PF Discovers the Bird Block

PF, a Junco, and the Bird Block

I’ve known for a long time that squirrels will poach from bird feeders, but I never realized that cottontail bunnies would.  Then PF came into our lives.

We first met PF early this summer when he’d sneak between loose boards on our fence to graze on the native plants that make up a good portion of our landscaping.  This was fine with us.  Native bunny.  Native plants.

Then PF discovered string beans.  This was not so good.  We grow the string beans for us.  The guinea pigs get an occasional treat, but if PF kept eating the better part of a plant at a sitting, then no one was going to get any string beans: not us, not the guinea pigs, and not PF.

By this point in our relationship, PF was nearly tame, so finding out how he was getting into the yard was very easy.  I would walk out into the yard, then PF would hippetty-hop slowly toward the closest exit: usually a part of the fence with a loose or missing board.  I would then block the opening and, if a new board was needed, Jim would put it in that weekend.

It turned out that PF had numerous ingresses to our yard but, through process of elimination, he showed them to us one by one.  The hardest one to fix was the gate, where he proved able to squeeze through a space that seemed far too narrow for such a robust cottontail.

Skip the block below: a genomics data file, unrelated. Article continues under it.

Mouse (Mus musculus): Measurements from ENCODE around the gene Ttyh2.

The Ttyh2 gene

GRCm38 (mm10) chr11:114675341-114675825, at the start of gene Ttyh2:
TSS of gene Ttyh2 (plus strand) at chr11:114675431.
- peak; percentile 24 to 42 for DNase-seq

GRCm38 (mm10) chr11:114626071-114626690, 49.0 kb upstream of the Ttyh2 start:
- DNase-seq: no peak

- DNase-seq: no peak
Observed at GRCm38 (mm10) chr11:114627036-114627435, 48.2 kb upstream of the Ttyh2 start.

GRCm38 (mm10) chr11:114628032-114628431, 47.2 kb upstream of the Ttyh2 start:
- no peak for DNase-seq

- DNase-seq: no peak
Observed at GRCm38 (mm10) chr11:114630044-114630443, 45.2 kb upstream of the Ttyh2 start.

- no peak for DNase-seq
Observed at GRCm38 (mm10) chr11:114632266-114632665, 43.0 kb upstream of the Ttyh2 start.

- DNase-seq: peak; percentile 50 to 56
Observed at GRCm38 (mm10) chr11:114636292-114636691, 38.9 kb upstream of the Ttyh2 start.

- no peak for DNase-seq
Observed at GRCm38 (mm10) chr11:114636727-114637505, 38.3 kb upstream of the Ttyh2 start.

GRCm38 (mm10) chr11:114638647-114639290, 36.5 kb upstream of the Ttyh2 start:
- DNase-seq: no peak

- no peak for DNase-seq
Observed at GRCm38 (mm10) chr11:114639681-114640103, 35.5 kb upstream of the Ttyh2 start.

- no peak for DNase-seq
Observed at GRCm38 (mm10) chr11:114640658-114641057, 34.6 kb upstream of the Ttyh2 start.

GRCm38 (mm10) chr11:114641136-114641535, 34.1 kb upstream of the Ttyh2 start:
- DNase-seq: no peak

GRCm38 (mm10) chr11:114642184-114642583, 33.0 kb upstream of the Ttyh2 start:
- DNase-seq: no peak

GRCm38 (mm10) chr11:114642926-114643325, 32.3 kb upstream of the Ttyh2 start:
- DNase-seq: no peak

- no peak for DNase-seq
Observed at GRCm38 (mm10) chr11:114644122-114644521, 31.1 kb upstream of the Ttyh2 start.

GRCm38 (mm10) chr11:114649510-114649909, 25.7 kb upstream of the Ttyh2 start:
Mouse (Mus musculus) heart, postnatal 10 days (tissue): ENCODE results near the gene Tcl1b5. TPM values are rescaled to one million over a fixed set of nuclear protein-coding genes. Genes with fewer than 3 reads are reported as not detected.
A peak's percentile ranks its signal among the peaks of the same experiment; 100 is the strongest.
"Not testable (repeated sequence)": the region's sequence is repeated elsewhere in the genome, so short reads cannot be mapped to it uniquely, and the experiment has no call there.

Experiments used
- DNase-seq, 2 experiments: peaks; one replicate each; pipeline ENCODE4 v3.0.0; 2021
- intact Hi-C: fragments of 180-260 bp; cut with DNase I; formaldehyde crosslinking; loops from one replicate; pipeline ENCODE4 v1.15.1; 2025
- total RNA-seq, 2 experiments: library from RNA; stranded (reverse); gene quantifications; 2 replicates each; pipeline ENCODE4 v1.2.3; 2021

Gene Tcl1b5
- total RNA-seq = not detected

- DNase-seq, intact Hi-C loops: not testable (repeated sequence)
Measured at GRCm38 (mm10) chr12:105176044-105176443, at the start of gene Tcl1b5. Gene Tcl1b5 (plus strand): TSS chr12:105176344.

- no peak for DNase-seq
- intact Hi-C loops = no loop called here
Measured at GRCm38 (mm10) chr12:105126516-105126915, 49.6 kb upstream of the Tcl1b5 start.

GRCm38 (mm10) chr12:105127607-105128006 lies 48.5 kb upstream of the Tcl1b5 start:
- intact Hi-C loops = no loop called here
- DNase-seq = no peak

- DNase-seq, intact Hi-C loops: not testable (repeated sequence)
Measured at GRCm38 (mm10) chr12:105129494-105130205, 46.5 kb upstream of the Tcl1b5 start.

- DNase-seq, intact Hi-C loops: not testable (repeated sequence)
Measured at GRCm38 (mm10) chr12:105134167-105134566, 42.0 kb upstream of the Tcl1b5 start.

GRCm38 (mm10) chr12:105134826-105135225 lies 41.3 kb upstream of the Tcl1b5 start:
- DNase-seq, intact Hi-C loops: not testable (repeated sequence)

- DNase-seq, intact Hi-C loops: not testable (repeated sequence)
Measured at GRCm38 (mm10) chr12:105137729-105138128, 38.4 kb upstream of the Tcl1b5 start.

Finally, we closed all the gaps.  PF was not pleased with us.  When I discovered he had been trying to dig through the gravel and under the gate (a task that proved impossible because the gravel bed is too dense), he earned his nickname: Persistent Forager or PF.

PF did not abandon us, returning repeatedly to eat the grass that grew up through the landscaping gravel in the front yard.  I appreciated this.  It saved me weeding.  I even worried a little about what PF would do when the grass was killed back by the cold.

PF Takes a Closer Look, Supervised By a Ring-necked Dove

I need not have worried.  A few weeks ago, after we put out a bird block for the winter birds, we noticed an odd sculpted panel along lower sections.  We figured it was caused by smaller birds that could perch on the edges of the concrete birdbath we used as a pedestal for the bird block.  Then we noticed PF was coming by, and soon after we caught him in the act of, once again, persistently foraging.

PF Takes a Bite

The birds don’t seem to mind, and we find PF’s company amusing, so we don’t plan to create any barrier to his enjoyment. That’s probably a good thing. PF, the persistent forager, would probably find a way around it.



2 Responses to “PF Discovers the Bird Block”

  1. John C Says:

    I’ve been a fan of wild rabbits since reading Watership Down when I was younger.

    We have a few rabbits in our neighborhood, and we’re always happy to see them. They don’t seem too concerned about our cat. I’ve seen him hiding near them, posing as a great hunter, but I’m pretty sure he’s mostly an observer. We even let them have their fun with our garden this past season; the company was worth it.

    I haven’t seen them in a while, and I’m hoping the cold has driven them away. A less cheerful alternative is our neighborhood hawks.

    Did Watership Down capture your imagination as well?

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